What I do is not about me, and I am ok with my name never being directly associated with any individual project no matter how big it may be because at the end of the day it is about my clients and the amazing things they are bringing into the world to help create change. In addition, having a relationship with each of my clients is very important to me. I like to work with entrepreneurs and business owners that are driven by more than profit. That is not to say that profit is not important, it is. But, so is supporting your community, disrupting industries or institutions which may be fundamentally flawed, and prioritizing ideals as much as profit. I like to understand why my clients do what they do, and what their long-term goals and dreams are, and through developing that relationship and gaining an understanding of those things I believe I provide a personalized legal counsel that you do not find in a lot of other firms.

The second thing most people notice about the practice is my pricing. I made a very intentional decision when I opened to set my prices lower than a lot of attorneys with my experience. I made a very intentional decision to offer flexible payment options and work with my clients to make sure that they do not spend their entire operating budget each month just on paying their legal bill. The reason for that is I have consistently seen business owners make avoidable mistakes because they couldn’t afford to hire an attorney; that shouldn’t happen. I do not want to put a business owner in a position to decide between getting the counsel they need and paying their employees that month.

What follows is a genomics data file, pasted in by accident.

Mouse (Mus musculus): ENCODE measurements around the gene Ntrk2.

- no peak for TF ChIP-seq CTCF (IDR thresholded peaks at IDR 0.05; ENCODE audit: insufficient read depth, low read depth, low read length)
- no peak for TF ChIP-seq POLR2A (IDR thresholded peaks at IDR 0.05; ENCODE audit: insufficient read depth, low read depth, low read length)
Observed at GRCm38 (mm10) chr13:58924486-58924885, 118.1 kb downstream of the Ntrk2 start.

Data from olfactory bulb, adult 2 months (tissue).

I want to help support the creation of sustainable and responsible businesses, and I do not think I can do that by following industry pricing trends. Similar to the types of clients I like to work with, it is important to me that the practice is about more than making money. My goal is to support the community and hopefully make legal counsel accessible to entrepreneurs and owners who may have been otherwise priced out of the existing business counsel market.

Has luck played a meaningful role in your life and business?
There has definitely been some “right place, right time” types of situations that helped the practice get to where it is today. However, most of the real progress I have made is the result of patience and the culmination of decisions put into motion before I ever fully understood what the real benefit of those decisions or actions was going to be.